Following a long and complicated back and forth between the U.S. District Court for the Western District of Washington and the State Supreme Court, the federal district court, in July 2021, granted Seattle’s motion for summary judgment in a case where the plaintiff landlords, supported by a CDIA and PBSA filed a joint amicus, that challenged that city’s fair chance housing law.  This decision took an unfortunate turn for this long and winding case.  The plaintiffs will appeal the case to the U.S. Court of Appeals for the 9th Circuit.

In granting the City’s motion, the Court looked at Substantive Due Process/Takings and Free Speech.

Substantive Due Process/Takings

The Court rejected the landlords by suggesting that its precedent is too old, too late, and too new.

…after the Washington Supreme Court answered the Court’s certified questions Plaintiffs cited two different U.S. Supreme Court opinions: one that is nearly one-hundred years old, (see Dkt. No. 70 at 4 n.1 (citing Terrace v. Thompson, 263 U.S. 197, 215 (1923)), and another that was decided well after they filed their complaint, (see Dkt. No. 84 (citing Cedar Point Nursery v. Hassid, 141 S. Ct. 2063 (2021)). But the Supreme Court has made clear that “[p]roperty interests are not created by the Constitution, ‘they are created and their dimensions are defined by existing rules or understandings that stem from an independent source such as state law.’” Cleveland Bd. of Educ. v. Loudermill, 470 U.S. 532, 538 (1985) (quoting Bd. of Regents of State Colls. v. Roth, 408 U.S. 564, 577 (1972)). Because the City does not dispute that such a property right exists or that the Ordinance deprives Plaintiffs of that right, the Court assumes without deciding that the Ordinance deprives Plaintiffs of a property right.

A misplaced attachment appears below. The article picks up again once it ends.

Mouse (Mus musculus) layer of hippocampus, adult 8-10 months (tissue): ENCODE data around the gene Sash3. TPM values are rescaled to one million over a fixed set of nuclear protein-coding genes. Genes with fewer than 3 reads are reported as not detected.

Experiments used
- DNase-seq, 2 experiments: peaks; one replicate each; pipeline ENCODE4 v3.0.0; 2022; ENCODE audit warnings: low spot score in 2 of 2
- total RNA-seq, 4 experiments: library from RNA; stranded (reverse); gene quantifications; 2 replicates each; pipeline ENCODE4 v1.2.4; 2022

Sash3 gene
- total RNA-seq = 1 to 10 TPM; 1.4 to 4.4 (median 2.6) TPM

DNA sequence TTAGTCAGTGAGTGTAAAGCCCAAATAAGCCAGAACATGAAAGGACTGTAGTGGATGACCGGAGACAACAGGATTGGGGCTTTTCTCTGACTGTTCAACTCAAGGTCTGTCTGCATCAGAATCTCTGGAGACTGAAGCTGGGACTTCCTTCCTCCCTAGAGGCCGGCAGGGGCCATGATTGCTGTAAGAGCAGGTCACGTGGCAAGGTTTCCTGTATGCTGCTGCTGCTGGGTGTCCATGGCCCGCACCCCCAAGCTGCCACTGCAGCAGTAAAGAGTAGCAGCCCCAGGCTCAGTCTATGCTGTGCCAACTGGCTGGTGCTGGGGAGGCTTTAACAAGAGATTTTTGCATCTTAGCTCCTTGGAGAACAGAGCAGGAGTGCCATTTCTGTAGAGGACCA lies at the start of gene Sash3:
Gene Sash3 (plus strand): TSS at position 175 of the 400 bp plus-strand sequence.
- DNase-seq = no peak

On the standard of scrutiny, the Court said that “the City’s actual reasons for enacting the statute are legitimate, and…the Ordinance directly advances those legitimate purposes.” (emphasis original, citations omitted).

Free Speech

After noting how the “Plaintiffs’ theory has shifted over the course of the litigation,” the Court denied the landlords’ Free Speech claims and noted a lack of standing on matters related to current tenants.  As to future tenants, the Court said the plaintiff failed to meet its burden where precedent requires them to “demonstrat[e] a realistic danger of sustaining a direct injury as a result of the statute’s operation or enforcement.” (citations omitted).  Finding the Free Speech claim is commercial speech with a lower level of scrutiny, Court noted how the case fails the Central Hudson test.  Also, in a headline, the Court wrote that “[t]he Ordinance Directly Advances the City’s Interests in Reducing Barriers to Housing for People with Criminal Records and Combatting Racial Discrimination.